A knowledge base is a collection of how-to guides, step-by-step tutorials or videos, FAQs, and troubleshooting platforms posted on your website.

Your knowledge base provides immediate assistance to customers with minor enquiries and problems allowing them to find the solution for themselves without waiting for a customer service call back.

In addition, a knowledge base presents customers with an opportunity to learn more about what else your product or service can do.

Together with the promise of customer support over the phone and by email, an online knowledge base offers many hesitant buyers piece of mind that your company is committed to after-sales care.

7. Product updates

If your product or service has been changed or modified during the decision-making process, information to show how it has been improved may tip the customer into choosing you over a competitor.

This is especially so if your sales rep presents the update as part of your company’s ongoing product/service improvement programme.

Particularly with software and SaaS applications, clients value constant improvement and addition of functionality to the packages to which their subscribed. For the provider too, there is a competitive advantage in continual improvement and addition of functionality too.

8. Forthcoming upgrade notifications

As with product updates, if an upgrade to your product or service is imminent but not yet launched, sending information to your potential client on the additional functionality they’ll benefit from may also make a prospect more likely to say yes.

9. Pitch deck

As well as online via a Slide Share which benefits your search engine rankings, you can build a pitch deck for your sales team using the content (albeit slightly modified to relate to an individual client’s situation) you’ve created through your sales funnel.

With the notes made on individual clients made by your marketing and sales team, you can build a bespoke pitch deck for each presentation whose content is based on the pain points, the expectations, and the wants of each particular future customer.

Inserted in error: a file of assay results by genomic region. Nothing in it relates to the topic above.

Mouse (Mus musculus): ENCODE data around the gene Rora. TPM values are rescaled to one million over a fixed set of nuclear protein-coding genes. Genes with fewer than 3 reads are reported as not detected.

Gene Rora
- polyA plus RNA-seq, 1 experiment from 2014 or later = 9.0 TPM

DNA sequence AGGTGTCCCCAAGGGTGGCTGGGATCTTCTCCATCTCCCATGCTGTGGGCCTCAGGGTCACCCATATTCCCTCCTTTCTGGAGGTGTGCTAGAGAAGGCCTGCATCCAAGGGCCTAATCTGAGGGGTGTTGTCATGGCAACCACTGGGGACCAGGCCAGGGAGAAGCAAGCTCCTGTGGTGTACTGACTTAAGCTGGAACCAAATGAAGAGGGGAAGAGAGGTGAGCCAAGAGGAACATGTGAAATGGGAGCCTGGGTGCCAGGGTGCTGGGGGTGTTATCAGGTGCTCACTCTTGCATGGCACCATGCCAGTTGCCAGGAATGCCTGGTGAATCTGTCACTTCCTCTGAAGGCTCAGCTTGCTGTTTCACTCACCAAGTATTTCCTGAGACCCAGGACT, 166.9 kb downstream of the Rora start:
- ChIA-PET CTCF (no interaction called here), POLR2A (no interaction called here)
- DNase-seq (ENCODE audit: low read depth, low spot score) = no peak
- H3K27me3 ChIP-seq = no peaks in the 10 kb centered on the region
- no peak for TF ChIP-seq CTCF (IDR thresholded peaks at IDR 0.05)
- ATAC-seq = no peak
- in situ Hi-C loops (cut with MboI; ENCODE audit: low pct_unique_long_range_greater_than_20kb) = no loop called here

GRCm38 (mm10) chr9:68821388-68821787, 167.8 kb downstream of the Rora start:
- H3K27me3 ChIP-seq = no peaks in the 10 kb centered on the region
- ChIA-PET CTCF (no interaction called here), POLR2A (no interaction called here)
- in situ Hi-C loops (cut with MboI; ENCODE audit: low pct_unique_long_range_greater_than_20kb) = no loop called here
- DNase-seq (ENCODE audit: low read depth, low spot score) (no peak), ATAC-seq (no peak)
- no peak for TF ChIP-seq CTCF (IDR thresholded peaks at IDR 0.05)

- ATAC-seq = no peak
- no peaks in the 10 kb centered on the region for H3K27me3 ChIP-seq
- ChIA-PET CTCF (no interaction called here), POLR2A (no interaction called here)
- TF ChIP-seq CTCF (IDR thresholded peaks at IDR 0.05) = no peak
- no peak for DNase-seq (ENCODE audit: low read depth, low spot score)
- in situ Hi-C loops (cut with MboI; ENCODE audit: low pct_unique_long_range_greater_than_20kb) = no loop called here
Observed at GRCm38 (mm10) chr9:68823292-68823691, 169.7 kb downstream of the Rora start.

10. Company philosophy statement

There will be many factors which determine the client’s final buying decision including their expectation of how they and their staff will be treated post-purchase and how quickly any issues will be dealt with once the sale has taken place.

For an increasing number, the “mission” of a company is important – why they do what they do and what philosophy underpins their approach to business, to clients, to suppliers, and to staff.

In addition, for millennial and Gen Z decision makers, a sense of social purpose is important as is a veneer of authenticity – a recognition of the impact of a company’s existence on the people it affects and the environment as a whole.

While far from the most important bottom of the funnel content, a company philosophy statement is useful to have as an extra sales weapon to use, having a similar value to the “About Us” section of your website in influencing a potential client’s purchasing behaviour.

11. Solution methodology demonstration

For products and services which are either created specifically for a client or which involve adaptation to an off-the-shelf product or service to meet a client’s perceived needs, many clients appreciate seeing your “solution methodology”.

This is an approach borrowed from project management where you demonstrate in a general sense your approach from finding out the nature of client’s issue or unexploited opportunity to providing a general solution for it.